Two-thirds of Australians are focusing a lot more attention on pricing and provenance. The November -January bushfires crisis highlighted how important supporting local business was to Australians (think BuyFromTheBush), and out of that an increased awareness of local sustainability. COVID-19 has further deepened Australian’s localism depth of feeling:

– “67% of Aussies now favour buying locally-produced goods and services with 43% paying more attention to product origin–a 7% increase in sentiment from the end of March.Provenance is even more important to households with children with half (49%) now focussed on purchasing products of home grown origin.”

– “One-third (36%) of Aussies are wanting brands to consider domestic production capabilities, while a quarter are worried about the safety risk from products shipped from abroad, which again reinforces the valueof provenance.”

– News Corps June 1 2020 COVID Files also supports the focus on local with 84% of Australians saying they prefer to shop and buy from local retailers, and 83% are happy to pay more for Australian products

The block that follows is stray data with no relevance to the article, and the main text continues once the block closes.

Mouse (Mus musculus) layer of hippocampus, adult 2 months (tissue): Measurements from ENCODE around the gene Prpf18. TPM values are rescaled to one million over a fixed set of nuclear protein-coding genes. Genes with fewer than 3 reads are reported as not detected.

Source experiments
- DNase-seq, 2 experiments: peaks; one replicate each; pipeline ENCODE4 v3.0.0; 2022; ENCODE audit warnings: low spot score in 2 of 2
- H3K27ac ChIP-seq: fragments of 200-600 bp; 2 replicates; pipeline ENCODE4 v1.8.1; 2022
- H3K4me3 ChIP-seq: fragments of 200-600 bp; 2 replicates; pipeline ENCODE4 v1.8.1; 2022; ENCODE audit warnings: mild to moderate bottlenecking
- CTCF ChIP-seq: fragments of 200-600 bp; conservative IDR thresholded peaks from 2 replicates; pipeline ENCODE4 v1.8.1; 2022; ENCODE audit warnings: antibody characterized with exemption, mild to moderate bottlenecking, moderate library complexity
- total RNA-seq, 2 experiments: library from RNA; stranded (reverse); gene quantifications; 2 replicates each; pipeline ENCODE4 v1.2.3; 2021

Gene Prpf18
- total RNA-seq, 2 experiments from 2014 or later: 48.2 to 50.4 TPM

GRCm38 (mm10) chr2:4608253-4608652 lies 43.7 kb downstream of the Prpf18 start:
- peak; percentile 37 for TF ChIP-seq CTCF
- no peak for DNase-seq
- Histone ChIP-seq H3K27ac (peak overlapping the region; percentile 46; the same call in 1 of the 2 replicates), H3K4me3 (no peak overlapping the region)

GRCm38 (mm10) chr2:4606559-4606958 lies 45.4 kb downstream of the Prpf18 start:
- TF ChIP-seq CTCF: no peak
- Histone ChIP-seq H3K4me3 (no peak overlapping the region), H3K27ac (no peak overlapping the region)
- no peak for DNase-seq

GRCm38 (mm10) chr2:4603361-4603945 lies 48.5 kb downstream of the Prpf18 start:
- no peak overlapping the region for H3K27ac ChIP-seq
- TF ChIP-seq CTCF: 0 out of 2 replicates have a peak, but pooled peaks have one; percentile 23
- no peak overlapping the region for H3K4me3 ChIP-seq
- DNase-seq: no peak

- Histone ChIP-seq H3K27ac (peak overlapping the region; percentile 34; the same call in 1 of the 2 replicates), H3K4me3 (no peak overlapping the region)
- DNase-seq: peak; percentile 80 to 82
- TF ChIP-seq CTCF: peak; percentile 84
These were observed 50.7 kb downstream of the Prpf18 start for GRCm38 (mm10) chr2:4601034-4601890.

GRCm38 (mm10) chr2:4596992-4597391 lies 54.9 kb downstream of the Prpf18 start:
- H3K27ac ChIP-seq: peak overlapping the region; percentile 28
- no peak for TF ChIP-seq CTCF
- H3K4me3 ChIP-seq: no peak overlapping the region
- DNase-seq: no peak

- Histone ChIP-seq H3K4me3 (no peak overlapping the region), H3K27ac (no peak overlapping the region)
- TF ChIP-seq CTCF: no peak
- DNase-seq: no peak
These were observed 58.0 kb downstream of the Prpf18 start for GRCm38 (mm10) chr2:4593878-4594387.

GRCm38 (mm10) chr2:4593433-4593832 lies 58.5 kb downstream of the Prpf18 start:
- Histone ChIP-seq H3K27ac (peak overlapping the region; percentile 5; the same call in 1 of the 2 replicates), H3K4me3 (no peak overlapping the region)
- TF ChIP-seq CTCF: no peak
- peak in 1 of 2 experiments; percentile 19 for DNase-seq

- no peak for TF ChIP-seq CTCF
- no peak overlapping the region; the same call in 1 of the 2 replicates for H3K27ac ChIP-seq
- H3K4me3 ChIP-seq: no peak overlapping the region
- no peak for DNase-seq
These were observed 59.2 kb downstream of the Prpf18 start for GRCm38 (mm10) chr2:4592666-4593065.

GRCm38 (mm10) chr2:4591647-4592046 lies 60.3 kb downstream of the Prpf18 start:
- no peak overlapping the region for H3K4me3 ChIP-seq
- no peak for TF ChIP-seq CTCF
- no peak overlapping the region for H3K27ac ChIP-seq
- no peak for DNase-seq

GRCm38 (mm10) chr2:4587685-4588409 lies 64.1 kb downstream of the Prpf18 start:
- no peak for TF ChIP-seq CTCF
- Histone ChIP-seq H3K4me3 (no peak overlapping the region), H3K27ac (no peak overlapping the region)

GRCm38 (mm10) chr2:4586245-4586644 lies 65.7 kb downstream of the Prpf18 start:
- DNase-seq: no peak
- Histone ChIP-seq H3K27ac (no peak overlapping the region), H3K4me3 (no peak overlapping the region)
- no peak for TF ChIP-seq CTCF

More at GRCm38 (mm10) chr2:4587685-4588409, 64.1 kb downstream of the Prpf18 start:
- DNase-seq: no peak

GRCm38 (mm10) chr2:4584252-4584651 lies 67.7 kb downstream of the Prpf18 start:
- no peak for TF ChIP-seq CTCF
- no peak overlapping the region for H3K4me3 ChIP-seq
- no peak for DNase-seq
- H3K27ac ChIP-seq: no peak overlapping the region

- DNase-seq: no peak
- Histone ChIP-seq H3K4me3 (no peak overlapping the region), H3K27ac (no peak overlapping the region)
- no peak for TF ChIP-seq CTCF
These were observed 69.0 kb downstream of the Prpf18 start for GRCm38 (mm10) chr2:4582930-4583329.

Timely then, is the new promotional initiative from Australian Made, with a new tagline: It’s never been more important to buy Australian than right now”

Roy Morgan research identifies:

– 84% associate the Australian Made logo with supporting local jobs and employment

– 50+% associate the logo with products that are of high quality and produced using ethical labour

With increased consumer awareness of Australia’s reliance of overseas manufacturing, the campaign seeks to impact the purchasing decisions of all Australians and is running across broadcast channels -TV, radio, out-of-home, print, online and social media.

Considerations: Australian brands stepping back into market now and looking to benefit from the increased ecommerce marketplace need to focus on delivering an online customer experience that is simple, fluid, with Made In Australia messaging prominent


Doing the dairy